Davis replied that there is a constitutional right to "these reproductive decisions up to the point of viability." But medical advancements have moved the point of "viability" up to 20 weeks after conception, the point at which the Texas bill would protect life. As Dr. Colleen Malloy of Northwestern's Feinberg School of Medicine testified before Congress in 2012, "I'm here because it's easy for me to imagine these babies at 20 to 24 weeks post-fertilization age because they are my patients in the NICU." 

So after all of these interviews, Davis hasn't given a clear reason why she opposes a bill protecting the lives of babies old enough to be preemies cared for in the neonatal intensive care unit.

What legal limits, if any, does Davis support? Should elective, post-viability abortions be legal? (Yes, they do happen.) Why shouldn't Texas establish regulations similar to the regulations Pennsylvania established in the wake of Kermit Gosnell in order to protect women from being killed by abortionists? Why shouldn't a billion-dollar non-profit like Planned Parenthood be able to afford improvements to safety standards?

These are all simple, obvious questions that Davis hasn't been asked during her whirlwind media tour. One pathetic softball interview might be written off as an outlier, but when CNN, ABC, NBC, and CBS more or less play the same game, one can't help but notice a pattern.


Joe Carter - Superman Isn't Jesus, He's Your Dad |

There's a scene in the new summer blockbuster Man of Steel when Clark Kent (aka Superman) is sitting in a church during a crisis of faith. In order to save humanity he has to give up his freedom, and possibly his life. As he asks the minister what he should do, we see over his shoulder a stained-glass image of Christ kneeling in prayer in the garden of Gethsemane. The message is so heavy-handed that we almost expect the pastor to say, "You know who you remind me of . . . ?"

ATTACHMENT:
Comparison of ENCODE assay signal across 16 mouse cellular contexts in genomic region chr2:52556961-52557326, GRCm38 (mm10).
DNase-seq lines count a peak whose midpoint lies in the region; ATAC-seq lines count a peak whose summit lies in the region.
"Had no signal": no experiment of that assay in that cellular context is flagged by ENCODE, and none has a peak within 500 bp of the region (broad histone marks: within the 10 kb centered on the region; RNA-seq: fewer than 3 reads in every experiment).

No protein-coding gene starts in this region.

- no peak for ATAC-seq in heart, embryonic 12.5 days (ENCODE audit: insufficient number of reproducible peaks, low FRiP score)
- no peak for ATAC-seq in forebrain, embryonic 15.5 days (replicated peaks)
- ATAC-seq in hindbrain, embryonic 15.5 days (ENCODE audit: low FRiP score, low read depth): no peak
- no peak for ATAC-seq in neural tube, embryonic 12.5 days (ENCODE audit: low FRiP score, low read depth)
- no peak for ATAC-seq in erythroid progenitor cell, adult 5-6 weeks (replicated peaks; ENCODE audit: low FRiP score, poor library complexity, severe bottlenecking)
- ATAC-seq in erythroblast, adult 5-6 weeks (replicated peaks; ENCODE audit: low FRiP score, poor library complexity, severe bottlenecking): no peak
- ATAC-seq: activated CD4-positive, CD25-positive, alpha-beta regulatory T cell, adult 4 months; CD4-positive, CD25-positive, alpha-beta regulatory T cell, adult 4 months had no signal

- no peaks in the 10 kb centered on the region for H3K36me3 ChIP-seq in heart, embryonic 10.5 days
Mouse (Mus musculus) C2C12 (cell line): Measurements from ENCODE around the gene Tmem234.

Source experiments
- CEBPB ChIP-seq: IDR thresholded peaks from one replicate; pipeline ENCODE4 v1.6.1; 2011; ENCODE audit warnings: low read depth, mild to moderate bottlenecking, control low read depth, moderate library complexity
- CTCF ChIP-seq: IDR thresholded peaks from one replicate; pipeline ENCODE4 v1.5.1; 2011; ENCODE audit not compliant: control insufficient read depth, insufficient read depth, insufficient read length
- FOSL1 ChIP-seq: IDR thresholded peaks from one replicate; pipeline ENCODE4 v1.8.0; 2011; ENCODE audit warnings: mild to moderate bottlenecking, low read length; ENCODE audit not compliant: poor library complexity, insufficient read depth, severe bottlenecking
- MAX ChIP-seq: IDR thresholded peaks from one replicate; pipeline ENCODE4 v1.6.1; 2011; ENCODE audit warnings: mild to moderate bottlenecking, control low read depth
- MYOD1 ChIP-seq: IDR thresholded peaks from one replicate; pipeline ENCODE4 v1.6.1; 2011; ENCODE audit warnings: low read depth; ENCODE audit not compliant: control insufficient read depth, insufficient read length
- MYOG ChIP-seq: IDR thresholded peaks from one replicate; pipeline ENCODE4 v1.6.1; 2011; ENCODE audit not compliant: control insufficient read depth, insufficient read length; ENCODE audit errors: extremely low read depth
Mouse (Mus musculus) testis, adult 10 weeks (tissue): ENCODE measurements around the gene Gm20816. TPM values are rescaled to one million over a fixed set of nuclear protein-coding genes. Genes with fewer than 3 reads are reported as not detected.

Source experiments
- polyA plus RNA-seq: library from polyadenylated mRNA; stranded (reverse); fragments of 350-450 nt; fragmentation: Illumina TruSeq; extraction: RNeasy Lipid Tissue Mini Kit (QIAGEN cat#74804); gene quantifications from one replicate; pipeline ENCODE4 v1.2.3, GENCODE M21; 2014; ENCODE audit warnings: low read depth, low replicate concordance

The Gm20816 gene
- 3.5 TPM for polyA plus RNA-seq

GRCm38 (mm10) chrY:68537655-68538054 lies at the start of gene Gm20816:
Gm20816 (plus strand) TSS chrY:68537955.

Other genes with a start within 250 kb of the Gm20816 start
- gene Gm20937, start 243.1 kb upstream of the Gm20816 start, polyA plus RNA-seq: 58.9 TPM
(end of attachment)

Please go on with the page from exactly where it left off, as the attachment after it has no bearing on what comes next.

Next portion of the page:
In a recent interview with the U.K.'s Metro, director Zach Snyder explained, "I think the relationship between Jesus and Superman is not a thing we invented in this film, it is a thing that has been talked about since the creation of Superman." Snyder certainly didn't invent the "Superman as Christ-figure" cliche, but he handles it with a unique brand of clumsiness.

Never one for subtlety, Snyder has Clark Kent/Kal-El state he is 33 years old (the age of Jesus when he was crucified!), has him give himself up in a crucifix pose (just like Jesus!), and—in a scene from the trailer—has his adopted earthly father Joseph, er, Jonathan Kent tell him he'll always be his son even if his real father came from the heavens above. There is even a unique twist on the virgin birth. On a planet where everyone has been born by immaculate conception, Kal-El is the first naturally born child in centuries. (On Krypton everyone is conceived through a sterile (immaculate?) process that doesn't involve sexual reproduction. In other words, every birth is akin to a "virgin" (pure; unsullied; undefiled) birth. For Superman to birthed by a woman who is not a virgin is the twist).


Alex Chediak - Randy Alcorn's New Graphic Novel Eternity |

Post a Comment